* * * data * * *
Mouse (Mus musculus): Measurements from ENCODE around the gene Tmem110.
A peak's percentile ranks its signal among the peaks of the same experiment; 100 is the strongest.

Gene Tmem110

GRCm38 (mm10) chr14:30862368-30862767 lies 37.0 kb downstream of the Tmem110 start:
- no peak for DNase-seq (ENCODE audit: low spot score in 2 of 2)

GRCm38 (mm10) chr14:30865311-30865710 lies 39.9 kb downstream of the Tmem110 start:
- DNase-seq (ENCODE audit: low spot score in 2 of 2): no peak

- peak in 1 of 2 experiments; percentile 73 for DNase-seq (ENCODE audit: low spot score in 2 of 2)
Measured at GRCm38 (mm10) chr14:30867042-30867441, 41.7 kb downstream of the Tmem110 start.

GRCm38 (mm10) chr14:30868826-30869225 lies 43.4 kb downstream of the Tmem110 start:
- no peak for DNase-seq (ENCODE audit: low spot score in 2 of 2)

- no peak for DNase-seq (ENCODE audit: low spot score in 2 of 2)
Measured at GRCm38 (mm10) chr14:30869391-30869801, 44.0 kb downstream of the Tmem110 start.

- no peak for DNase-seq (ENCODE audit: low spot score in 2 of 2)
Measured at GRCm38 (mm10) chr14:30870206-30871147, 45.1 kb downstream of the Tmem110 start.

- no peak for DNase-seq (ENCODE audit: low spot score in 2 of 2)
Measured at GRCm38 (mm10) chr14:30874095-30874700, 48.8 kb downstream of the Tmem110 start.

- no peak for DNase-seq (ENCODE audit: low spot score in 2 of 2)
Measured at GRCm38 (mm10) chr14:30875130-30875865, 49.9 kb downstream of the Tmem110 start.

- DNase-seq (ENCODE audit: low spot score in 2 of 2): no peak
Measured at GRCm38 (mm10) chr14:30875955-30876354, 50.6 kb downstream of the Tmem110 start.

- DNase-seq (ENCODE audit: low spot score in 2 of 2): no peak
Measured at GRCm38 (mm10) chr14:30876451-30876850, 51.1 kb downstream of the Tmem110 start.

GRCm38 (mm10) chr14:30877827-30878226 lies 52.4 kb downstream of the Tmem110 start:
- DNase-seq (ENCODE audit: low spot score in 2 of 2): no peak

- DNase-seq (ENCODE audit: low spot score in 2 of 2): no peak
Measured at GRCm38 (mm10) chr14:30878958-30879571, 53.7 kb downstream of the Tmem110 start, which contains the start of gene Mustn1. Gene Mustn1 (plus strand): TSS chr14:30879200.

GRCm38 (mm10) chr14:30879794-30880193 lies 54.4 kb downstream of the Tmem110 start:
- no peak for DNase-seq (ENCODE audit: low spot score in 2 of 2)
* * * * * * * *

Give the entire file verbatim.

Mouse (Mus musculus): Measurements from ENCODE around the gene Tmem110.
A peak's percentile ranks its signal among the peaks of the same experiment; 100 is the strongest.

Gene Tmem110

GRCm38 (mm10) chr14:30862368-30862767 lies 37.0 kb downstream of the Tmem110 start:
- no peak for DNase-seq (ENCODE audit: low spot score in 2 of 2)

GRCm38 (mm10) chr14:30865311-30865710 lies 39.9 kb downstream of the Tmem110 start:
- DNase-seq (ENCODE audit: low spot score in 2 of 2): no peak

- peak in 1 of 2 experiments; percentile 73 for DNase-seq (ENCODE audit: low spot score in 2 of 2)
Measured at GRCm38 (mm10) chr14:30867042-30867441, 41.7 kb downstream of the Tmem110 start.

GRCm38 (mm10) chr14:30868826-30869225 lies 43.4 kb downstream of the Tmem110 start:
- no peak for DNase-seq (ENCODE audit: low spot score in 2 of 2)

- no peak for DNase-seq (ENCODE audit: low spot score in 2 of 2)
Measured at GRCm38 (mm10) chr14:30869391-30869801, 44.0 kb downstream of the Tmem110 start.

- no peak for DNase-seq (ENCODE audit: low spot score in 2 of 2)
Measured at GRCm38 (mm10) chr14:30870206-30871147, 45.1 kb downstream of the Tmem110 start.

- no peak for DNase-seq (ENCODE audit: low spot score in 2 of 2)
Measured at GRCm38 (mm10) chr14:30874095-30874700, 48.8 kb downstream of the Tmem110 start.

- no peak for DNase-seq (ENCODE audit: low spot score in 2 of 2)
Measured at GRCm38 (mm10) chr14:30875130-30875865, 49.9 kb downstream of the Tmem110 start.

- DNase-seq (ENCODE audit: low spot score in 2 of 2): no peak
Measured at GRCm38 (mm10) chr14:30875955-30876354, 50.6 kb downstream of the Tmem110 start.

- DNase-seq (ENCODE audit: low spot score in 2 of 2): no peak
Measured at GRCm38 (mm10) chr14:30876451-30876850, 51.1 kb downstream of the Tmem110 start.

GRCm38 (mm10) chr14:30877827-30878226 lies 52.4 kb downstream of the Tmem110 start:
- DNase-seq (ENCODE audit: low spot score in 2 of 2): no peak

- DNase-seq (ENCODE audit: low spot score in 2 of 2): no peak
Measured at GRCm38 (mm10) chr14:30878958-30879571, 53.7 kb downstream of the Tmem110 start, which contains the start of gene Mustn1. Gene Mustn1 (plus strand): TSS chr14:30879200.

GRCm38 (mm10) chr14:30879794-30880193 lies 54.4 kb downstream of the Tmem110 start:
- no peak for DNase-seq (ENCODE audit: low spot score in 2 of 2)